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RBL Frequently Asked Questions

Why are RBL laboratories needed?

The anthrax scare in the fall of 2001 made it clear that the United States was not appropriately prepared to deal with the potential misuse of biological agents by terrorists or with newly emerging infectious diseases such as SARS or avian influenza. As part of the federal response to these major human health problems, the Department of Health and Human Service's National Institute of Allergy and Infectious Diseases (NIAID) within the National Institutes of Health (NIH) devised a multi-faceted research program to address the issues.

This program is known as the NIH/NIAID National Biodefense Program. The first component of the program involved establishing the intellectual infrastructure, consisting of teams of scientists who will do the work. These are known as Regional Centers of Excellence for Biodefense and Emerging Infectious Diseases or simply RCE's. Each of ten regions in the country has, or will have, its own RCE. The second component of the program was the development of state of the art facilities for safely working with potential human pathogens. This included two large Biosafety Level 4 Laboratories (BSL-4) known as National Biocontainment Laboratories and 13 Regional Biocontainment Laboratories referred to as RBL's.

Tulane University, through its Tulane National Primate Research Center, participates in two of the RCE's: one is led by the University of Texas Medical Branch in Galveston, Texas, and the other is led by Duke University in Durham, North Carolina. In addition, Tulane University was successful in obtaining one of the Regional Biocontainment Laboratories that will be used by Tulane scientists as well as by collaborative scientists within the RCE's to develop new vaccines, therapeutics, and diagnostics to protect the nation's population. The Regional Centers of Excellence for Biodefense and Emerging Infectious Diseases and the National and Regional Biocontainment Laboratories (also referred to as Biosafety Laboratories) form the core of the National Institutes of Health's efforts to protect the population against biological threats.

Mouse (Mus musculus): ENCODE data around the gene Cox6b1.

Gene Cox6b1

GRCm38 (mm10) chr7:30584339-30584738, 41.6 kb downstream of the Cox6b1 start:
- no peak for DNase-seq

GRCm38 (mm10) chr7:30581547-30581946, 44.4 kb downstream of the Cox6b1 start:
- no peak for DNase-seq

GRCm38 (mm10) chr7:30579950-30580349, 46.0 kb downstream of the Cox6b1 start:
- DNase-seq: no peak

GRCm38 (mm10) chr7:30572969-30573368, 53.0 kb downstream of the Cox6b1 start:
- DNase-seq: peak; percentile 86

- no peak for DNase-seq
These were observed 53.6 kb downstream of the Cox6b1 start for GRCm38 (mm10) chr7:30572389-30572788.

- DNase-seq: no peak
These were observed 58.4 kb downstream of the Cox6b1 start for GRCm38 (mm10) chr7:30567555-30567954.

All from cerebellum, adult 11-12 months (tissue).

Has there ever been an accident at this type of research facility in the United States that caused release of pathogens into the environment?

No.

How much will the project cost?

The estimated cost of the project is $25 million.

Who is paying for the project?

The cost of the RBL is being shared by the federal government and Tulane University. The federal government's share of $17.6 million comes from the Department of Health and Human Services through its National Institute of Allergy and Infectious Diseases, (NIAID) which is part of the National Institutes of Health (NIH). Tulane University's share, which is a required match, is $5.9 million.

When will construction of the RBL begin and be completed?

Many factors influence the starting and final completion dates. However, construction will be completed approximately two years after ground breaking which is scheduled in the Winter of 2009.